Ve rm D ont el a M war in e ne so N e b ta ra sk a U t Av ah er O a kl g e ah om a Te Lo xa ui s sia na D M iss . C . iss ip pi

SSI Adult Applicants
40 35 30 25 20 15 10 5 0

Chart 44. - State Agency Denials Based on Ability to Perform Usual Work, Low Five States, High Five States, and National Average
Fiscal Year 1999

DI and Concurrent Applicants
50 45 40 35 30 25 20 15 10 5 0

Percent

Percent

At a later step in the sequential evaluation of disability, the examiner determines if the claimant can perform his or her usual work. State agencies vary widely in the degree to which they deny claims for this reason. For DI and concurrent (DI-SSI) applications, denials for this reason in fiscal year 1999 ranged from 16 percent of all denials in Colorado to 46 percent in Maryland. For SSI adult applications, denials for this reason ranged from 7 percent in Colorado to 30 percent in Idaho.
59

C ol or N ado So e b r ut a s k h D a N ako .C t ar a o A lina rk an s Av as er ag N e W eva d as hi a ng to A n l M ask ar a yl an d Id ah o

C ol or N ado M eb as r sa a s k ch a us et t In s di an a D . Av C. er M a in g e ne Te sota W nn es ess t V ee Pe irg nn in sy ia lv M ani ar a yl an d

SSI Adult Applicants
50 45 40 35 30 25 20 15 10 5 0

Chart 45. - State Agency Denials Based on Ability to Perform Other Work, Low Five States, High Five States, and National Average
Fiscal Year 1999

DI and Concurrent Applicants
80 70 60 50 40 30 20 10 0

Percent
M

Percent

d

At the final step in the sequential evaluation, the examiner determines if the claimant can do work other than his or her usual past work. State agencies vary widely in the degree to which they deny claims for this reason. For DI and concurrent applications, denials for this reason in fiscal year 1999 ranged from 22 percent of all denials in Mississippi to 56 percent in Colorado. For SSI adult applications, denials for this reason ranged from 27 percent in Maryland to 68 percent in Vermont.

iss s k a iss ip N pi ev a Av da er D ag el e aw C are ol or ad N Ma o . C in ar e ol Ve ina rm on t
60

an

zo

yl

ri

ar

M

A

M

A

la

na

is M sipp ar yl i an d Te x N as ev a A da ri zo Av na W erag is e N con . C si ar n o Ve lina rm D on el aw t C are ol or ad o

iss

SSI Adult Applicants
80 70 60 50 40 30 20 10 0

Chart 46. - State Agency Use of Consultative Examinations, Low Five States, High Five States, and National Average
Fiscal Year 1999
80 70 60 50 40 30 20 10 0

DI

Percent

M

N

80 70 60 50 40 30 20 10 0

Percent

ne

a

or

N

M

as

80 70 60 50 40 30 20 10 0

Percent

To supplement medical evidence of record or when such evidence is not available, DDSs procure consultative examinations. In fiscal year 1999, the use of consultative examinations for initial DI claims ranged from 15 percent of claims processed in Maine to 61 percent in New York. The range for SSI initial claims in fiscal year 1999 went from 25 percent in Maine to 68 percent in New York. For concurrent claims, the range was from 28 percent in North Dakota to 72 percent in New York.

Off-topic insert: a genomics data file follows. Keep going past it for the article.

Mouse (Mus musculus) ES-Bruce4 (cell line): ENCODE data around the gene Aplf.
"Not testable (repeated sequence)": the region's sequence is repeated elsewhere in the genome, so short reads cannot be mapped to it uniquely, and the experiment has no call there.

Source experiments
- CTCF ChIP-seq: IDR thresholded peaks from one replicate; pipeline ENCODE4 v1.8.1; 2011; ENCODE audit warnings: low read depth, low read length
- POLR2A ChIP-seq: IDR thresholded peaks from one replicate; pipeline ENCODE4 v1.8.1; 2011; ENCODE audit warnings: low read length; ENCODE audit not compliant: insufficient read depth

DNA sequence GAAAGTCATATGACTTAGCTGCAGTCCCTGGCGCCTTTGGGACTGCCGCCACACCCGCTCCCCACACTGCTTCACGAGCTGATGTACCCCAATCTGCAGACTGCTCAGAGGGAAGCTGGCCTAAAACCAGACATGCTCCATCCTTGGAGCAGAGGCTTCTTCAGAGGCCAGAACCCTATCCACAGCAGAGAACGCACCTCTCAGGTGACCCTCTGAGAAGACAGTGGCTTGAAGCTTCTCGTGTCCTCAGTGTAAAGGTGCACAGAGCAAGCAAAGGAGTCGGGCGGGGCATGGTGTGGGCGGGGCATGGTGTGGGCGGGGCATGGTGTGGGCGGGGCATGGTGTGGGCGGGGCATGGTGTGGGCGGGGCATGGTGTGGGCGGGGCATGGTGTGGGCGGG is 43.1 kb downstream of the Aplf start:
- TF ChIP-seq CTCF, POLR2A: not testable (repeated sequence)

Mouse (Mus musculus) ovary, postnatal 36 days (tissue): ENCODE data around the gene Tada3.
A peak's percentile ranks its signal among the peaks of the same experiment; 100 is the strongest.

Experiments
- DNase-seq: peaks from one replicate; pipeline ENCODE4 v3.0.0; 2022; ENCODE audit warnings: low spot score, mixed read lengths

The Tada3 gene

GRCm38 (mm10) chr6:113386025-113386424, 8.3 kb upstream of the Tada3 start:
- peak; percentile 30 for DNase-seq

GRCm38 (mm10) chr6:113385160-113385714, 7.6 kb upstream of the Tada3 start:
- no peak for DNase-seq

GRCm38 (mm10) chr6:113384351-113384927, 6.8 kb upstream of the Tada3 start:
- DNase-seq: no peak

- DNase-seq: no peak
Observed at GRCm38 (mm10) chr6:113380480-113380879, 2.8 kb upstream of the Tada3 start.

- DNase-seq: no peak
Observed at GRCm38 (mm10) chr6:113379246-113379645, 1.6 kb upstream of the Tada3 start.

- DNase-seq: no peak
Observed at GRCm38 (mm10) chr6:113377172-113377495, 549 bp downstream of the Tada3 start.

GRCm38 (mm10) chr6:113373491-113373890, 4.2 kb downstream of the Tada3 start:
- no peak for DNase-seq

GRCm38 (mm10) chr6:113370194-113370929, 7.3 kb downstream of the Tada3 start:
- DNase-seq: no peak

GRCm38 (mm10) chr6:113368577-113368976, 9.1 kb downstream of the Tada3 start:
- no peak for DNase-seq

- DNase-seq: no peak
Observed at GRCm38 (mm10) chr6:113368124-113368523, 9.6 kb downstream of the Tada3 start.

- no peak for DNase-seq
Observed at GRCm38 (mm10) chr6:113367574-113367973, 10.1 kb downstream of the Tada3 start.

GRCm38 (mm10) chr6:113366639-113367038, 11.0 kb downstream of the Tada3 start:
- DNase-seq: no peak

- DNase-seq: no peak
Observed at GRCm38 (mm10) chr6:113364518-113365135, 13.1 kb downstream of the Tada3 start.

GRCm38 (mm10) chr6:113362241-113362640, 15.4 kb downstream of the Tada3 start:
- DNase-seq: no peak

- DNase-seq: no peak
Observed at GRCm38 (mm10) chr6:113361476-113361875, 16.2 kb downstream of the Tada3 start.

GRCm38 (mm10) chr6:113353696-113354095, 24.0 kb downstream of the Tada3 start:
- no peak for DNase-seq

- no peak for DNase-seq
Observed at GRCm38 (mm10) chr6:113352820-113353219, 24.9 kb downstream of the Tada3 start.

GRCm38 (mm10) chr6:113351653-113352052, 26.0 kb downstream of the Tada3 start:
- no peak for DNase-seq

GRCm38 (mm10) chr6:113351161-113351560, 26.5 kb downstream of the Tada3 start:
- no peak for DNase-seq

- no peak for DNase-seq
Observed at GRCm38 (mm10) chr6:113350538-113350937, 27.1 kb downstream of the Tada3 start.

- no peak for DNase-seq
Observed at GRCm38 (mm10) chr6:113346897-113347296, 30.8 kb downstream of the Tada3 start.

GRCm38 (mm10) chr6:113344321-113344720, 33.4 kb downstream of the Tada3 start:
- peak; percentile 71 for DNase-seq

M a ai Vi ne M as r g i n sa ch i a us et t H s aw a Av ii e O rag kl ah e o Te ma nn es s M ee iss ou In r i di N ana ew Yo rk
61

N

or

th

D

ak

ot

aw Ve aii rm o Av nt e C rag al ifo e r M nia iss O our kl i ah om Te nn a e N ssee ew Yo rk

ot

ai

ak

M

D

ch

us

th

sa

H

et

ts

e Ve tts rm or th on D t ak o Av ta er Lo ag ui e sia M na iss O our kl ah i om In a di N ana ew Yo rk

ne ai M H

aw as sa

ai ch

us

i

SSI

Concurrent

Chart 47. - Quality Assurance Assessment of State Agency Decisional Accuracy*
Fiscal Years 1991 - 2000

98 97 96 95

Allowances

Overall Denials

Percent

94 93 92 91 90 89
1991 1992 1993 1994 1995 1996 1997 1998 1999 2000

* Initial decisions.

Despite all the variations in DDS decision making, SSA’s Office of Quality Assurance has found a remarkably high level of DDS initial claims accuracy. Nationally, accuracy rates for allowances have not fallen below 95.8 percent since 1991, and accuracy rates for denials have not fallen below 92.3 percent. In fiscal year 2000, the overall performance accuracy of DDSs ranged from 90.1 percent in New Jersey to 97.8 percent in Vermont. An overall accuracy rate that falls below 90.6 percent for two consecutive quarters will trigger remedial action by SSA. A number of State agencies have had denial accuracy rates in the high 80s in recent years and, if they had not had high accuracy rates on allowances, would have fallen below the level which required Federal action.

62

VIII. State Administrative Arrangements

63

Chart 48. - State Agency Average Examiner Compensation, Low Five States, High Five States, and National Average
Fiscal Year 1999
80 70

Dollars in thousands
So

60 50 40 30 20 10 0

Average compensation for DDS examiners varies widely, from a low of about $30,000 a year in South Dakota to a high of over $70,000 a year in Connecticut. Average compensation includes all full time pay, full time overtime pay, part time pay, part time overtime pay, and total employee fringe benefits.

ak W ota yo m Te ing nn e Lo ssee ui s M ian a iss iss ip pi Av er a M ge ic hi N gan ew Yo N ew rk J R ho ers de ey Is l C on and ne ct ic ut
64

ut

h

D

Chart 49. - State Agency Cost Per Case, Low Five States, High Five States, and National Average
Fiscal Year 2000
900 800

Dollars per case

700 600 500 400 300 200 100 0

s

ge

on

Vi r

Av e

rk

Fl

O

iss

kl

ic

The national average cost of processing a case in a DDS in 2000 was $383. Costs ranged from $244 in Mississippi to $793 in Alaska.

65

N ew

M

O

M

A

. Je rs ey A la sk a

pi

a

a

a

n ga hi

om

ni

id

ra

ip

re g

an

iss

ah

or

gi

D

.C

sa

Chart 50. - State Agency Examiner Attrition Rates, National Average and High Ten States
Fiscal Year 2000
40 35.0 35 30 27.8 25.6 23.6 24.4 20.5 20.9 13.1 22.2 22.2 28.8

Percent

25 20 15 10 5 0